Strange first day of winter, sunny and in the 40s after a freezing rain event the previous day. Took a morning stroll on the Lincoln Woods Trail, starting off across the familiar bridge, wearing Stabilicers for the icy trail conditions.

View north from the bridge towards a spur of North Hitchcock.

A new trail sign made of some sort of composite material.

A small trailside cascade.

Major washout from Irene, about 0.75 mi. up the trail.

View across East Branch from the washout.

Early ice forming on Osseo Brook alongside Lincoln Woods Trail.

Nasty ice from the freezing rain.

View of the Hitchcocks from a high, washed out bank on a spur path across from the Osseo Trail junction. If you go here, be sure to stay well back from the edge of the bank.

Why you need to keep back from the edge - severely undercut!

Start of the Osseo Trail.

I walked up the first gentle 0.2 mi. of the Osseo Trail, which meanders gently through hardwoods along Osseo Brook. This trail is admirably maintained by dedicated adopters Fisher Cat and Forester Jake.

A bend in the brook.

On the way back on Lincoln Woods Trail, I checked out a great new view of Bondcliff opened up by Irene, located off an obscure side path.

Cool map on the trailhead kiosk.

Peakbagger extraordinaire Ed Hawkins & crew were out bagging Owl's Head on the first day of winter. Conditions have changed today (12/23), as several inches of snow have fallen.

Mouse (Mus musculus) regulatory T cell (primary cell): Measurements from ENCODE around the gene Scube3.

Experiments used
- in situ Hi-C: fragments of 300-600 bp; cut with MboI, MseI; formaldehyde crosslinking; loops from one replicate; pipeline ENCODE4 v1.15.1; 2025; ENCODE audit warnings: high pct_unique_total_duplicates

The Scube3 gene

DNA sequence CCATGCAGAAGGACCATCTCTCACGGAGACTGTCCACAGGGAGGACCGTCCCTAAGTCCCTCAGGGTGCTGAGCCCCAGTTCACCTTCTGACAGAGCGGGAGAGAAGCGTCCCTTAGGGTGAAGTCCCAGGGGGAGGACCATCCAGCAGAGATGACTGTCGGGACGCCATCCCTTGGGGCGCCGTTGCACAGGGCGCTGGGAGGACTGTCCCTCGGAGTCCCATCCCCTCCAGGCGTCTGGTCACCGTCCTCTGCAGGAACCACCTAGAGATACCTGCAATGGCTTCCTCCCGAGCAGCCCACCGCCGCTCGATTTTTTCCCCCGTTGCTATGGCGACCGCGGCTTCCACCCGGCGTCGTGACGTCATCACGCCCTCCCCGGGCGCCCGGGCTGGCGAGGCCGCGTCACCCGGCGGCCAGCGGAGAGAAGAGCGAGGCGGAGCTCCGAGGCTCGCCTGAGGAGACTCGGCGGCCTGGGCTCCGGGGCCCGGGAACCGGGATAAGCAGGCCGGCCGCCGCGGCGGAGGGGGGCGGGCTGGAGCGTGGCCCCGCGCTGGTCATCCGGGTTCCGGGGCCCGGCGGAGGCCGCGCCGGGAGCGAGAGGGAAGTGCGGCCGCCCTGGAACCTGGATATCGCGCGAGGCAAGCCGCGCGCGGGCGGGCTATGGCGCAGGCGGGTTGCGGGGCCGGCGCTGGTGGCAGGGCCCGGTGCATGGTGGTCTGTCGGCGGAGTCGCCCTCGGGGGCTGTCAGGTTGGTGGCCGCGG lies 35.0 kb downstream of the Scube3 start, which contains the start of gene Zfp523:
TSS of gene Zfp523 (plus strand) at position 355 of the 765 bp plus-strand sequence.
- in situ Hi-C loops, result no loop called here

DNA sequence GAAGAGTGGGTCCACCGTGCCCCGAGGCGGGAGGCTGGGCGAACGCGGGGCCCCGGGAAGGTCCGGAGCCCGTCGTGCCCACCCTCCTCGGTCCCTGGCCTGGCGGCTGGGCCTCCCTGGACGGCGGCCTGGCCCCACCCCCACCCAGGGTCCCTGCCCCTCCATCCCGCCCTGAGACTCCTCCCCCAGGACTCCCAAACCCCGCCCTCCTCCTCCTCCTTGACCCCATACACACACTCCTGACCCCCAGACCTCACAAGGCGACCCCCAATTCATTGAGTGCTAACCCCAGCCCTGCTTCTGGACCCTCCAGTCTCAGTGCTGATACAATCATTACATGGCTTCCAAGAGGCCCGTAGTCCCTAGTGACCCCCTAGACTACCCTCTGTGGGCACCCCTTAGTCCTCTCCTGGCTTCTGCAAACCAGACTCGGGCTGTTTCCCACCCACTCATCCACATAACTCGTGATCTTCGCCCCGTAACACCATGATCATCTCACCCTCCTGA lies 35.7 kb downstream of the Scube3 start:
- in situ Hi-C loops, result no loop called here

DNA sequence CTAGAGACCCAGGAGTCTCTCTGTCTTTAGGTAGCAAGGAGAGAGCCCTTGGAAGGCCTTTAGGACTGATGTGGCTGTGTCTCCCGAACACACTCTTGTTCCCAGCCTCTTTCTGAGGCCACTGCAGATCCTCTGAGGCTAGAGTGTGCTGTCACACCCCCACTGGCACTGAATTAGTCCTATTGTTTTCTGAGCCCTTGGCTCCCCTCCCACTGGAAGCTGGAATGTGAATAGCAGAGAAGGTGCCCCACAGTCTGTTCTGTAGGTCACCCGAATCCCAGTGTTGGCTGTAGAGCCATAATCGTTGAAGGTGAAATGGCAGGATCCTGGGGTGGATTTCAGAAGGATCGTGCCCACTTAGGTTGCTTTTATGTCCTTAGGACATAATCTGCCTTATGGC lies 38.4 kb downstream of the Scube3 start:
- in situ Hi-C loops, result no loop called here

Friday, December 16, 2011

SHORT DECEMBER HIKES... a nearly snow-free first half of the month.


A pleasant three-mile loop in Franconia Notch from Lafayette Campground to Profile Lake, returning via the bike path.

About 0.3 mi. north of the campground the Pemi Trail passes by beaver meadows with neat views up to the Cannon Cliffs. What a wild scene this would have been before there was a road through the Notch.
The Pemi Trail provides mostly nice easy walking, the downside being the constant roar of traffic from the adjacent Franconia Notch Parkway (I-93).

The Pemigewasset River, a short distance south of Profile Lake.

Beaver dam at Profile Lake outlet.

Profile Lake from the west shore.

Eagle Cliff looms through the mist.

Looking up at Eagle Pass, the deep cut between Eagle Cliff and a western shoulder of Mt. Lafayette.

Looking SE to the Old Bridle Path ridge.

Nearly full view of Eagle Cliff.

This boulder broke off from the Cannon Cliffs in 1997 and came to rest right at the edge of the bike path.

No one else was on the bike path on this dreary midweek day.